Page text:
In business, innovation is a good thing—a pathway to growth, a doorway to progress and possibly even a trajectory to industry leadership. But while innovation may be good for business, Pete Stewart found that being a business innovator wasn’t always easy.
Stewart admits that his career in forestry began as a high school toss-up between oceanography and forestry, which he jokes is proof that “17-year-olds should never make decisions that affect the rest of their lives.” A couple of college career days later he was studying forestry, eventually earning a bachelor’s degree from Texas A&M University and a master’s degree in forest economics from the University of Georgia.
No matter how casually made, the career choice turned out to be a smart one. According to the American Forest & Paper Association, the forest products industry accounts for about five percent of the total U.S. manufacturing GDP, producing approximately $175 billion in products each year and employing close to 900,000 people.
It was also a good choice for Stewart who found that he enjoyed the business and its surprisingly mathematical and statistical bent. His first job as a consultant in the industry moved him from his native Texas, where he was a wood buyer for a large forest products company, to Charlotte. It was not long before Stewart first noticed a systemic problem.
“About 30 percent of all timberland is owned by pension funds,” Stewart explains, “and I was in charge of valuing it. But I could never find good data. It was nearly impossible.
“I began thinking that there’s got to be a better way to collect, handle and distribute this data. At the time I worked for a company of about 50 people and we would literally spend hundreds of thousands of dollars trying to figure out the market. If a company our size was spending that kind of money, I could only imagine what the largest forest products companies were spending to get good market data. Billion dollar companies like Weyerhaeuser and International Paper had to be spending just tons of money.”
Based on that premise, Stewart went to New York and pitched an idea to some private equity groups, raised some capital and started Forest2Market, Inc. in 2000. Stewart, president and CEO of Forest2Market, likens the company to a Bloomberg-type news service specifically for the forest products industry.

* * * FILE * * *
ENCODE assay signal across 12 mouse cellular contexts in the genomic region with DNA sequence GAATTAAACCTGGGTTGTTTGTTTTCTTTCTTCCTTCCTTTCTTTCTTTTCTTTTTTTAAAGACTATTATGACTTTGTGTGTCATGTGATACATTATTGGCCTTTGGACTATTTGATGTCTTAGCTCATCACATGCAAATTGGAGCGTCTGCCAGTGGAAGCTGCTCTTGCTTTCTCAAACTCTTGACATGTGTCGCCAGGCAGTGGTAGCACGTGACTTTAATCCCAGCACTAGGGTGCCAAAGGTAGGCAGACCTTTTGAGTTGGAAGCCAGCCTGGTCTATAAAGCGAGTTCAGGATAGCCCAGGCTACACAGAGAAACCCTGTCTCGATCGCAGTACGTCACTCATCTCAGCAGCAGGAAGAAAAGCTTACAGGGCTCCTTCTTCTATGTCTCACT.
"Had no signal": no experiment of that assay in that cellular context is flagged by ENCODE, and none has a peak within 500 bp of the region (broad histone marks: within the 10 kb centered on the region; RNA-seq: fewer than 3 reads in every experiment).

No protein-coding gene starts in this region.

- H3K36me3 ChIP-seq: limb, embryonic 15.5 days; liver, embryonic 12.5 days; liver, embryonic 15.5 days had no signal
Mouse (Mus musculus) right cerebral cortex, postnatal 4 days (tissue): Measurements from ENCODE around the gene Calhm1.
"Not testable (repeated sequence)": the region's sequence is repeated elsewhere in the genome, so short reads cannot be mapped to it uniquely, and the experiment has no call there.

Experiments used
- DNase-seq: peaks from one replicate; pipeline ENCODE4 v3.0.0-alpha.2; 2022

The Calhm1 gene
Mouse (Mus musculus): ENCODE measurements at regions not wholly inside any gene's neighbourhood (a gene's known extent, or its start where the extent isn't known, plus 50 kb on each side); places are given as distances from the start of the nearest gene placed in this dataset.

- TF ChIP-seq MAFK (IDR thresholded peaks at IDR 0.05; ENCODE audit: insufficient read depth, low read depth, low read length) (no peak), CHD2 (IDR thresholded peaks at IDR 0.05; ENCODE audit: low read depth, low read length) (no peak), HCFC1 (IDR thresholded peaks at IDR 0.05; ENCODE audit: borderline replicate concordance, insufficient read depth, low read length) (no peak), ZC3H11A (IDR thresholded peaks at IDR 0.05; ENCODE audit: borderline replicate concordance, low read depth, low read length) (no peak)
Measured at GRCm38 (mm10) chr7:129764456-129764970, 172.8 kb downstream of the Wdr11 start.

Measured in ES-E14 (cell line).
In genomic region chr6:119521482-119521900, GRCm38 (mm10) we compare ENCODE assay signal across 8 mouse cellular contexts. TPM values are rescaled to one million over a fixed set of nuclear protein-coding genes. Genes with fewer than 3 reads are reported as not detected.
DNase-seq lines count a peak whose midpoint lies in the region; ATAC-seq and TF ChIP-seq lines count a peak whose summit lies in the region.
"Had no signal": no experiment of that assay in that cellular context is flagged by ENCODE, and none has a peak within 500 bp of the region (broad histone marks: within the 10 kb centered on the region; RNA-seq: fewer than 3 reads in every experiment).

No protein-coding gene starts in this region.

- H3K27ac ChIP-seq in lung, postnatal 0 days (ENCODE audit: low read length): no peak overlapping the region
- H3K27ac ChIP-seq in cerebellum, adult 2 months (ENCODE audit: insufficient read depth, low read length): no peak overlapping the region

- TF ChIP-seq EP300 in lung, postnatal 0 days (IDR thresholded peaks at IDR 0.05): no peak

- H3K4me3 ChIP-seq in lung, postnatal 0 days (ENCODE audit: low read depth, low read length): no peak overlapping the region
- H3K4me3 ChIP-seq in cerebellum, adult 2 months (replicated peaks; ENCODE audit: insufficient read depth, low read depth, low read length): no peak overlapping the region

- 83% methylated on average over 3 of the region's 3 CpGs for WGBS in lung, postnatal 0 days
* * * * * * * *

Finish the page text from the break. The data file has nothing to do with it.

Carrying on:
“What Bloomberg did really well was develop analytical tools so their users could track the particular metrics that were important to them. We do essentially the same thing but for specific metrics in the pulp and paper, sawmill, timberland and other related industries.
“It’s all about the data, and what’s different about our data is that we collect the actual transactions as they come across the scales so we know where the trees came from on earth, how far they traveled, who hauled them—every last detail. I know it sounds like a lot of minutiae, but we’re the only ones who do that. There’s no other company in the country with that level of detail.”
The scale of data is also notable. Forest2Market collects a mass of 30 million transactions a year across all its product lines. In its most prominent markets, this equates to 92 or 93 percent of all U.S. transactions. Data is collected from both buyers and sellers to confirm its accuracy and all the participant companies, including Forest2Market, are subject to independent audits.
“Our goal is to ensure that our data is always true to market,” says Stewart. “Our next best competitor just collects survey data. They call people in the marketplace and ask them the price of wood. That just doesn’t cut it when you’re relying on this data to make business decisions.”
Barking Up the Right Tree
Stewart began collecting data by building a stumpage price database—that is, the price of trees in the forest still connected to the stump. Forest2Market now offers a suite of products that includes price reports for timber and lumber, price forecasts, wood basin supply and demand assessments, and benchmarking services for delivered wood raw materials and lumber. Their newest product is a benchmarking service for recovered or recycled fiber.
They also offer syndicated studies that identify, evaluate and quantify industry trends and proprietary studies that answer a particular customer’s specific questions or address a company’s individual business needs.
Customers use Forest2Market data to set benchmarks, price contracts, value assets and make many other decisions to enhance everyday business performance. But the data is also vital in decisions with much higher stakes.
“If a company’s putting in a new mill, they need to know that there’s enough raw material in the area to support it and at what price,” Stewart explains. “That’s not something you can determine by a casual assessment of the local area. We have the sophisticated mathematical models that allow us to simulate the growth of the forest. And since we have data about the transactions coming from the forest, we are uniquely positioned to help our customers in ways others cannot.
“If a CEO wants to shut down a billion dollar pulp mill or, conversely, expand a mill, that CEO takes comfort in the fact that Forest2Market can provide a complete picture of market conditions, including price, supply and demand for trees—not only locally but across the country. We can go to the CEO and say that we can take the guesswork out of this critical decision. With our transaction-based data, CEOs can confidently and unequivocally know how their costs stack up to their competitors’. That’s extraordinarily valuable to them.”
Stewart recalls one client situation where the stakes were particularly high. “We had a customer with a real cost issue. They couldn’t figure out why their costs were out of line and it was causing serious financial difficulties.
“They asked us to look into it and we discovered that they were hauling their timber 15 miles more than the norm; this translated into a cost eight or nine percent higher than the market. That’s a big deal when 65 percent of your costs are the raw materials coming in.